What is the point Jesus is getting at in our text? Is it money itself or something altogether deeper? Of course, it is not how much you have in the bank that is being called into question in His teaching, for everyone needs money. The Lord is getting to the heart of the matter by asking where our hearts really are. Is our security in the Kingdom of Heaven or in the Bank of England? Only by trusting in our Heavenly Father can we accumulate lasting treasure and be abundantly blessed by Him. Whenever mammon calls us to worship it, we must turn our hearts to God. “But without faith it is impossible to please him: for he that cometh to God must believe that he is, and that he is a rewarder of them that diligently seek him” (Hebrews 11:6). When riches get a hold of our lives, have you noticed how quickly our faith weakens. We leave off doing what God wants of us, and we blame our fellow Christians for our spiritual condition. Yet all the while it is what is in our hearts. That idol in our heart just keeps robbing us of peace. “Covetousness, which is idolatry” (Colossians 3:5). mammon does not give us what we need, instead it keeps us from the blessing of God. “Wherefore, if God so clothe the grass of the field, which to day is, and to morrow is cast into the oven, shall he not much more clothe you, O ye of little faith? Therefore take no thought, saying, What shall we eat? or, What shall we drink? or, Wherewithal shall we be clothed? (For after all these things do the Gentiles seek:) for your heavenly Father knoweth that ye have need of all these things” (Matthew 6:30-32).
Yes, we can lay up treasure in the Kingdom of Heaven, which will never deteriorate, diminish or dissolve, but only if that is where our heart is. But can we make a better place for ourselves in Heaven by doing good deeds down here on earth? The asking of such a question would still reveal that our hearts are not right with God. How can we improve upon eternal life? Anyhow, that is not the point Jesus is making. There will only be eternal rewards in Heaven because Heaven is already in our hearts. The evidence of this will flow from our lives each day. “For the kingdom of God is … righteousness, and peace, and joy in the Holy Ghost” (Romans14:17). What both Jesus and Paul are saying is very clear: the Kingdom of Heaven must be in our hearts. “Behold, the kingdom of God is within you” (Luke 17:21). How many more times does the Lord need to remind us that He will provide for us just like a faithful Father and Good Shepherd? Ah, that might be the problem after all! Have we laid aside His word to lay up treasure on earth? Have we forgotten to reinforce His precious promises by reading Scripture? “Bless the LORD, O my soul, and forget not all his benefits” (Psalm 103:2) … “My God shall supply all your need according to his riches in glory by Christ Jesus” (Philippians 4:19) … “For all the promises of God in him are yea, and in him Amen, unto the glory of God by us” (2 Corinthians 1:20).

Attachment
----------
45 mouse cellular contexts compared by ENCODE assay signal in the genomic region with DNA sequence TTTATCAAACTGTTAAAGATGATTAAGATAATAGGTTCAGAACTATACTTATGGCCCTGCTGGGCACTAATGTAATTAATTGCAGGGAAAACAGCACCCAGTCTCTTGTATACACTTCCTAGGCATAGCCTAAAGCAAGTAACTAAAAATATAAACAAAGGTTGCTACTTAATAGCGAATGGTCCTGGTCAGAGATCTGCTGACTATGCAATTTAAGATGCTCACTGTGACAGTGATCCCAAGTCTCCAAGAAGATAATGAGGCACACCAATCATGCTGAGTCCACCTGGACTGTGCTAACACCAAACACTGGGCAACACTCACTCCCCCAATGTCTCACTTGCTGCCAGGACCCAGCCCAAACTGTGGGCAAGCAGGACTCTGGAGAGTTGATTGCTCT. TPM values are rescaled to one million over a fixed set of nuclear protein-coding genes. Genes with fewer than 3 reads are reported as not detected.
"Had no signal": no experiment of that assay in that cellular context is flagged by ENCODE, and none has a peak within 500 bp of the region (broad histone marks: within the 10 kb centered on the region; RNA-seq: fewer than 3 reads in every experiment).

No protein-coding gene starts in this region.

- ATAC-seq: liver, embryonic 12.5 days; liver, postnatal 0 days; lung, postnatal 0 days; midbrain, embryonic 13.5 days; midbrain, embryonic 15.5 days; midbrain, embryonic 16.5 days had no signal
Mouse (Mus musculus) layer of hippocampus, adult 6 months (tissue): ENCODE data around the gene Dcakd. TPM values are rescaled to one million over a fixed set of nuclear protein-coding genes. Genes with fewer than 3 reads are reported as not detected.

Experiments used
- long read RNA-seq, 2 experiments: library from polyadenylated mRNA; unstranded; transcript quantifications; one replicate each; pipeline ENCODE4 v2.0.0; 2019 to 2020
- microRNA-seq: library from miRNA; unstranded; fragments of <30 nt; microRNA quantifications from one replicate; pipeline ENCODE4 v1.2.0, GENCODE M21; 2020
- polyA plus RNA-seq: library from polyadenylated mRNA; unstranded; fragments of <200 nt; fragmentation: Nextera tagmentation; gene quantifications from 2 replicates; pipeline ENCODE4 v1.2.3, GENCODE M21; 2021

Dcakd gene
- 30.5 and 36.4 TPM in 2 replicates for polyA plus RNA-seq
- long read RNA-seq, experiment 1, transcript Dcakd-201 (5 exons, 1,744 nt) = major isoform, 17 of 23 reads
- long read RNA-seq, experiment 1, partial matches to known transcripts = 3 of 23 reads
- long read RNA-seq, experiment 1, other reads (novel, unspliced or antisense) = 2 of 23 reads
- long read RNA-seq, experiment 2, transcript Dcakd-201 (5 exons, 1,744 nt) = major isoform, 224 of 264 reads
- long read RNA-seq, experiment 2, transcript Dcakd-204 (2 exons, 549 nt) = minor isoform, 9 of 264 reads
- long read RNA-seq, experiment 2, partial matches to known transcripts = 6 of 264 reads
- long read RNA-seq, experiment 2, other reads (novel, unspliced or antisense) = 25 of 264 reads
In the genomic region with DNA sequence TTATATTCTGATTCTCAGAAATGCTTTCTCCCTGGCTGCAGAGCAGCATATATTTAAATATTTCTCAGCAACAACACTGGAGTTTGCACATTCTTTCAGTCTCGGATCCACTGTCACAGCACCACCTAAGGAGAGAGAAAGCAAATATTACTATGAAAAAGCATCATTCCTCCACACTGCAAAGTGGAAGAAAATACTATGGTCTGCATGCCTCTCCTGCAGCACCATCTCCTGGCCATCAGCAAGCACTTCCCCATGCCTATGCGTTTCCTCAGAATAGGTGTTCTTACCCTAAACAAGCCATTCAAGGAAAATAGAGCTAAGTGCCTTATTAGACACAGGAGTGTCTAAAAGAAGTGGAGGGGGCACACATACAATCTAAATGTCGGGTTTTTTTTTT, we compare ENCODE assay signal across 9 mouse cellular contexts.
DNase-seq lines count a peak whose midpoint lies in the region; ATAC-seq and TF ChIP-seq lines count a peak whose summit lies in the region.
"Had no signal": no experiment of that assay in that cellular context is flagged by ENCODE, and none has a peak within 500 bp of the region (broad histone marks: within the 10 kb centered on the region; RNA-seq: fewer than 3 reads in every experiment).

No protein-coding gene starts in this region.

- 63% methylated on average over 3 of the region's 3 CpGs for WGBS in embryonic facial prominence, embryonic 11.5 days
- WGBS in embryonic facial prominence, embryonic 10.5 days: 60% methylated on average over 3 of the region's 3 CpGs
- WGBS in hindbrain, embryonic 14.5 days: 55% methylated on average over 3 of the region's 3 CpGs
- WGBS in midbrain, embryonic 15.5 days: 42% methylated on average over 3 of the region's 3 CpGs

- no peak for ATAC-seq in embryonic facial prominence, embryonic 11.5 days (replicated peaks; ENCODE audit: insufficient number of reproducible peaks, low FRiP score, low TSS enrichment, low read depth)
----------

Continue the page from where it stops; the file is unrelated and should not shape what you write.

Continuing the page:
So where do we go from here? If we allow mammon to rule our hearts, then not only will we suffer, but also it will be an unbearable burden for our family and friends. “It’s good to have money and the things that money can buy, but it’s good, too, to check up once in a while and make sure that you haven’t lost the things that money can’t buy” (George Lorimer, 1867-1937). Have we noticed our heart hardening towards the things of God and His people? Let us ask ourselves if money is the cause of this. Until we refocus our attention on Christ and humble ourselves to do His will, our heart will not be right. “Blessed are the pure in heart: for they shall see God” (Matthew 5:8). Do not allow anything of this world to decrease this purity of heart.